Saturday, September 25, 2010
JUST ANOTHER DAY IN THE U.S.A.
Yes, it's campaign time again. Did it ever leave? It seems like campaigners on both sides of the fence lingered on like hungover party guests, unwilling to leave or cede that the "party's over, it's time to call it a day." (Thanks, Comden and Green.) I suppose if you loiter around from one campaign's finish until the next one's start, the "party" never really ends.
The latest screaming point--surprise! surprise!--is once again health care reform. Democrats are pointing to the accomplishments in health care as the cornerstone of their first two years in power, while Republicans are denying any gains in overall benefits to the public and are pushing for a total rollback/repeal if they are restored to their "rightful places."
Just another day in the U.S.A.
Don't the Republicans promising repeal realize that shouting "rewind" without presenting REALISTIC alternate plans arrogantly reveals the issue as one of power? Or that it reveals them to be favoring big business interests over the interests of those they are sworn to represent? And are they cynically counting on the fact that the voters won't do their own thinking, research, reading? (Are they right?)
Once again, it seems demonizing opposition is the sole objective of both parties--versus truly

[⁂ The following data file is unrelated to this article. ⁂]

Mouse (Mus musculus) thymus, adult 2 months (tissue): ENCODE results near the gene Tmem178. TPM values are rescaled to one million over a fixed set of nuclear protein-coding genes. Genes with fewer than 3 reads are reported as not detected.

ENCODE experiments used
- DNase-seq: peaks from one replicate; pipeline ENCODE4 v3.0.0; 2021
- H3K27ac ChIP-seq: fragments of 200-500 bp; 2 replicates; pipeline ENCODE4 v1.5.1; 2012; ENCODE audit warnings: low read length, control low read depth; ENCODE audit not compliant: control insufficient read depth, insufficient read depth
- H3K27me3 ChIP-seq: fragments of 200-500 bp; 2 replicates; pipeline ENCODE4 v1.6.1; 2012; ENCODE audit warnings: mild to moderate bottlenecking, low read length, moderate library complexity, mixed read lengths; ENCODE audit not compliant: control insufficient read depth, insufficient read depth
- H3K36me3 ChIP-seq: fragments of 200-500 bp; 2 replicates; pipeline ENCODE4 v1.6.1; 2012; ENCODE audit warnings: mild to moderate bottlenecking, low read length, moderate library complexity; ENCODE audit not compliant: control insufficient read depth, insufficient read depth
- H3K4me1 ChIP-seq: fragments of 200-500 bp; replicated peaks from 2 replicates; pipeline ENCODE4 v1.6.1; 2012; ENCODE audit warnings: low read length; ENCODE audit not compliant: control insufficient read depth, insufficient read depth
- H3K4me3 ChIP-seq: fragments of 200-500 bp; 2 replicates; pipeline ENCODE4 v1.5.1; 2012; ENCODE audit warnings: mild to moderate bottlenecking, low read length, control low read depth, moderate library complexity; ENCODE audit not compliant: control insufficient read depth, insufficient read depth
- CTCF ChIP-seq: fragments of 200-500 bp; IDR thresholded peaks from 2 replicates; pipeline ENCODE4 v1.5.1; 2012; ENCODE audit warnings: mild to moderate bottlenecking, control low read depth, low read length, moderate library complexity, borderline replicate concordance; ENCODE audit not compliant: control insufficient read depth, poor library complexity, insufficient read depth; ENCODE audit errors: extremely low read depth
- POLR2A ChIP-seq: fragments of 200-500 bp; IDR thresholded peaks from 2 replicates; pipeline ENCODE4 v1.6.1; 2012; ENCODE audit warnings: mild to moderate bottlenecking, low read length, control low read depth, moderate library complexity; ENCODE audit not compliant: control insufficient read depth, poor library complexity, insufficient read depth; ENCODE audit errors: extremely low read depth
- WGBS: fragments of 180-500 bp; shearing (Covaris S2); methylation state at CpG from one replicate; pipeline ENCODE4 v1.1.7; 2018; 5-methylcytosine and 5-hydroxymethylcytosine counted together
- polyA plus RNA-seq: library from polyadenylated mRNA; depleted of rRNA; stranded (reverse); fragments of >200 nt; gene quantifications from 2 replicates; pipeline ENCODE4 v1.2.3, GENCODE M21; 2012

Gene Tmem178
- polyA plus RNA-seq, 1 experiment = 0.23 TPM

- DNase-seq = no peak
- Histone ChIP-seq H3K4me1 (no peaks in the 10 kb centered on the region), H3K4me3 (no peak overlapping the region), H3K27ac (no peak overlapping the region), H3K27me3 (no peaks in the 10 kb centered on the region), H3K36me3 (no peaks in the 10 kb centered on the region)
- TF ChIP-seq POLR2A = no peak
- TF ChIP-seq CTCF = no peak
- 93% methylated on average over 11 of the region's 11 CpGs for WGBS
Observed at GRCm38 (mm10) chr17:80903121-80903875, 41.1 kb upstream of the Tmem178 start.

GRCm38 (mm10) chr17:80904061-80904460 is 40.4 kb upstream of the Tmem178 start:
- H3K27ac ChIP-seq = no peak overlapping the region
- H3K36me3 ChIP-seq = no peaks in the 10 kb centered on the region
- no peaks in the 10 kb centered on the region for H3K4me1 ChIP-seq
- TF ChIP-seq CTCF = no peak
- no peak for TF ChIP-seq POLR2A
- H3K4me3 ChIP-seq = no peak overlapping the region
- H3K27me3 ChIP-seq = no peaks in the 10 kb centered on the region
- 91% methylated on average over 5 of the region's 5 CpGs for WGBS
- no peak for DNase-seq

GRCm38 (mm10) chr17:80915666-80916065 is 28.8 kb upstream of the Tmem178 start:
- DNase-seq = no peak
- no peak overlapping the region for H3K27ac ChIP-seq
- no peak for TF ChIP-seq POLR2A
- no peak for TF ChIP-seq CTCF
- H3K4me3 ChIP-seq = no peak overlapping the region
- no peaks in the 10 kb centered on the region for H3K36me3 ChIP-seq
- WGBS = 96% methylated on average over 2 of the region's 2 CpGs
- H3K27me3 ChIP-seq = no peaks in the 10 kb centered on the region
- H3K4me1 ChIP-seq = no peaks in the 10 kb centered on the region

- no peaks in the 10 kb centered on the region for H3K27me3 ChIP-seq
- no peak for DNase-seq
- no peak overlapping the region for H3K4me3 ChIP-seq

presenting and exploring valid alternatives, which most folks would be open to hearing. If the Democrats and the Republicans agree on one thing, it's silencing the moderates within their own parties! Discussion and discourse seems to be the last thing they want, and certainly without any better ideas to provide than their current nebulous policies and planks, they don't want to highlight their own lack of answers. It is laziness, combined with cynicism, hate-speech and the very worst kind of rabble-rousing.
It is funny that some of the very people who, say, favor Creationism over Evolution, nonetheless seem to support might is right and the spoils going to the most powerful. We, as a country, are nothing if not ironic.